voted in favor of nuclear power . . . because the majority
has no right to risk committing genocide against the minority.
4: The genetic dangers often cited by antinuclear activists
are obviously exaggerated, because not even the atomic
bombs dropped on Japan in World War II produced
any harmful genetic effects.
GOFMAN: I've often heard
the statement that the Hiroshima/Nagasaki data show
that no genetic damage results from radiation, so I
went out of my way to analyze, very carefully, those
particular scientific papers . . . and I was astounded
to discover that the findings in that study were exactly
the opposite of what is being claimed! The often
quoted Neel-Kato-Schull study examined dominant genetic
diseases that are expected to cause death in early life
among children under 17 years of age, and definitely
indicated that ionizing radiation increased the incidence
of such diseases.
The Neel-Kato-Schull findings
were significant at what is called the "5% level", which
means there's one chance in 20 that the findings were
the result of chance . . . and 19 chances out
of 20 that the findings were correct. Now the scientists
who did this work decided that--considering the delicacy
of the matter--they didn't want to trumpet their results
around . . . so they concluded in their paper that they
found "no clear effects" (my italics).
Well, they had indeed
found that radiation has an effect on the incidence
of genetic damage, at the 5% level of significance.
But--by twisting the words in their summary--they provided
pronuclear advocates with the opportunity to grab at
the statement that "no effect was clearly observed"
and then to jump to the fraudulent conclusion
that "no effect exists".
The Japanese evidence certainly
does not prove the absence of genetic effects
5: Antinuclear advocates exaggerate the dangers of plutonium.
After all, the substance is easily safeguarded because
it's produced in very small quantities. Furthermore,
other dangerous poisons--like lead, which has an infinite
half-life--are continually being spewed into
Plutonium has to be one of the most dangerous carcinogens
that I know of. In fact, I believe that my own
estimates of its toxicity--figures that are thousands
of times higher than those of "official" estimating
bodies--may well be understated.
And--although nuclear advocates
claim that the carcinogen is now made in relatively
small quantities--if we develop an industry involving
reprocessing fuel rods (which must surely come to pass
if we commit ourselves to the nuclear energy route),
society will be handling millions of kilograms
of plutonium. Under such circumstances, in order to
avoid a lung cancer epidemic, the containment of this
plutonium will have to be 99.9999% perfect . . . in
other words, they'll have to safely guard all but one
part in a million!
And yes, lead does have
an infinite half-life and may be injuring the brains
of many, many children . . . particularly those in urban
environments. However, pointing to the dangers of another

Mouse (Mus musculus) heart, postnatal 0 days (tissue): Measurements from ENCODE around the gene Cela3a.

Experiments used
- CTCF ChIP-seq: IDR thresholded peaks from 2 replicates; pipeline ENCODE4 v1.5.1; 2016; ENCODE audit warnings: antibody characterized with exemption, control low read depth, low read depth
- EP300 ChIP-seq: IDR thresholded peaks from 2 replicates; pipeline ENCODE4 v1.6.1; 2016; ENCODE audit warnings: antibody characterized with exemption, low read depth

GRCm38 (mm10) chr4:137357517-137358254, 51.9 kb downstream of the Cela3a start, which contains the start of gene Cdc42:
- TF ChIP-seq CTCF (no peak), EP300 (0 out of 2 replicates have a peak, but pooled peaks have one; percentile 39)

damaging pollutant to justify creating plutonium is
the equivalent of arguing that if others are
committing murder, then additional homicide is
The correct assessment
involves the realization that if we're letting the lead
industry get away with dangerous pollution, we should
do something about the lead industry . . . and
not promote still another dangerous violation
of human rights and health.
6: If all U.S. power were nuclear in origin, the radioactive
waste produced would amount to only the size of one aspirin
tablet per person per year.
GOFMAN: The important concern
here, of course, is not only the amount of poison,
but its toxicity. A fully developed nuclear industry
would produce more than enough hazardous substances to
kill everyone on the earth many times over. So the real
issue is not whether each citizen's "share" of such materials
occupies the size of a football field, a garage, or an
aspirin . . . but whether one hundredth, one ten-thousandth,
or one millionth of the accumulated poisons will escape.
If the cumulative amount that is released is anything
like one-thousandth of the little "aspirins" nuclear proponents
speak about, we'll have one giant "headache": a cancer
and leukemia epidemic that will make all of history's
advances in public health care seem trivial.
ARGUMENT 7: Antinuclear activists often complain that
the potential damage caused by atomic power isn't covered
by any insurance companies. But the reason such
businesses haven't insured the industry is simply that
they have no actuarial experience on which to base their
GOFMAN: Yes, the insurance
companies have said, "We don't know the safety of nuclear
power plants, so we won't insure them." For this reason,
Congress passed--and twice renewed--the Price Anderson
Act, a law that relieves the nuclear power industry of
any liability claims beyond $560 million (a small sum
in the event of a major catastrophe). Congress has also
decreed that the taxpayers would, in effect, reimburse
the nuclear industries for $460 million of that $560 million!
The insurance companies are
smart . . . they don't know the risks, so they won't insure.
Does that mean it would be a good idea for you
to "bet your life" on nuclear power?
If the utilities were sincere
about the safety claims that they make publicly, they
would agree to repeal the Price-Anderson Act and
say, "We'll put our assets on the line and insure each
other." None of the power companies has done so . . .
which should tell you what they really think about the
safety of their plants.
8: Nuclear power supplies 13% of our country's electricity
today. If Industry is denied that energy, many
jobs will surely be lost.
GOFMAN: The relationship of
employment to energy is a very complex matter. If you